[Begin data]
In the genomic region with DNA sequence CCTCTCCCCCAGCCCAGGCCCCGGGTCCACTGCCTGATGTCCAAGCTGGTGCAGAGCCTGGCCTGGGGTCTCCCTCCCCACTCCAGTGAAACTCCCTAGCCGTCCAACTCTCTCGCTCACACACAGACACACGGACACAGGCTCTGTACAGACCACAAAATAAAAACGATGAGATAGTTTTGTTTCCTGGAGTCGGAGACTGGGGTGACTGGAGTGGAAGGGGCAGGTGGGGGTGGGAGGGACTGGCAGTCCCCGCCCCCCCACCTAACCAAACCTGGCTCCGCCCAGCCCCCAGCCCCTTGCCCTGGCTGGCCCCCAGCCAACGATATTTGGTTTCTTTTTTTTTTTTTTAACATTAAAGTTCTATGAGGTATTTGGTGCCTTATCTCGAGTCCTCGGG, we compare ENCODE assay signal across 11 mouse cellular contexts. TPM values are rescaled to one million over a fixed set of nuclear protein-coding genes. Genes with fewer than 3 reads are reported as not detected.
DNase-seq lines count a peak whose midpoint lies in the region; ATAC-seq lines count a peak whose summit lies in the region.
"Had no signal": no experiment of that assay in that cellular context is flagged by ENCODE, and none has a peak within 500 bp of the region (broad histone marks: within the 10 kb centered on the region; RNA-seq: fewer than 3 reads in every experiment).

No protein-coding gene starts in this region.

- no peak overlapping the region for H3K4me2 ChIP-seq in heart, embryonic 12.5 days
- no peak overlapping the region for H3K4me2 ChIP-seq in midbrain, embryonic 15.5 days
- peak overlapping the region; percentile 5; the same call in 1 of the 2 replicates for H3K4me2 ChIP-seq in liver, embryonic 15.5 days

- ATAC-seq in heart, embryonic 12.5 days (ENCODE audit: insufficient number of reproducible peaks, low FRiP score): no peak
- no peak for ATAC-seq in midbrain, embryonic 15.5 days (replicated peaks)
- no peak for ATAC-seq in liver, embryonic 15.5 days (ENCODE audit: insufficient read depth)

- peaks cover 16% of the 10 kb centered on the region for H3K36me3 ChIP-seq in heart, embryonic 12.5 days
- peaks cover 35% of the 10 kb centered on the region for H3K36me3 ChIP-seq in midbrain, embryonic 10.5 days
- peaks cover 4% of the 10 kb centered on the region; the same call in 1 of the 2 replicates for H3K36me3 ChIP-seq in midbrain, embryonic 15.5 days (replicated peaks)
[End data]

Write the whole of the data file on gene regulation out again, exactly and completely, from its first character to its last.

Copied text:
In the genomic region with DNA sequence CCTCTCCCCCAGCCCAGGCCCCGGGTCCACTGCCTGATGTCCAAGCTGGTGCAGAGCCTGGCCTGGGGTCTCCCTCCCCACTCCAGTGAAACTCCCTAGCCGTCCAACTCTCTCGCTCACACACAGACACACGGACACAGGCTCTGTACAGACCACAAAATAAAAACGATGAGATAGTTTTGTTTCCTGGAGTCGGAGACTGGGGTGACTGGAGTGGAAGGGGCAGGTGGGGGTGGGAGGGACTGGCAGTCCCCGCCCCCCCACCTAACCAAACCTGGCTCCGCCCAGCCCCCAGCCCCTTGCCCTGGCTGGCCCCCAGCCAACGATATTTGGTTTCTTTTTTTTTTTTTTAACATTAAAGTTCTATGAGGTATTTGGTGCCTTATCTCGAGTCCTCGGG, we compare ENCODE assay signal across 11 mouse cellular contexts. TPM values are rescaled to one million over a fixed set of nuclear protein-coding genes. Genes with fewer than 3 reads are reported as not detected.
DNase-seq lines count a peak whose midpoint lies in the region; ATAC-seq lines count a peak whose summit lies in the region.
"Had no signal": no experiment of that assay in that cellular context is flagged by ENCODE, and none has a peak within 500 bp of the region (broad histone marks: within the 10 kb centered on the region; RNA-seq: fewer than 3 reads in every experiment).

No protein-coding gene starts in this region.

- no peak overlapping the region for H3K4me2 ChIP-seq in heart, embryonic 12.5 days
- no peak overlapping the region for H3K4me2 ChIP-seq in midbrain, embryonic 15.5 days
- peak overlapping the region; percentile 5; the same call in 1 of the 2 replicates for H3K4me2 ChIP-seq in liver, embryonic 15.5 days

- ATAC-seq in heart, embryonic 12.5 days (ENCODE audit: insufficient number of reproducible peaks, low FRiP score): no peak
- no peak for ATAC-seq in midbrain, embryonic 15.5 days (replicated peaks)
- no peak for ATAC-seq in liver, embryonic 15.5 days (ENCODE audit: insufficient read depth)

- peaks cover 16% of the 10 kb centered on the region for H3K36me3 ChIP-seq in heart, embryonic 12.5 days
- peaks cover 35% of the 10 kb centered on the region for H3K36me3 ChIP-seq in midbrain, embryonic 10.5 days
- peaks cover 4% of the 10 kb centered on the region; the same call in 1 of the 2 replicates for H3K36me3 ChIP-seq in midbrain, embryonic 15.5 days (replicated peaks)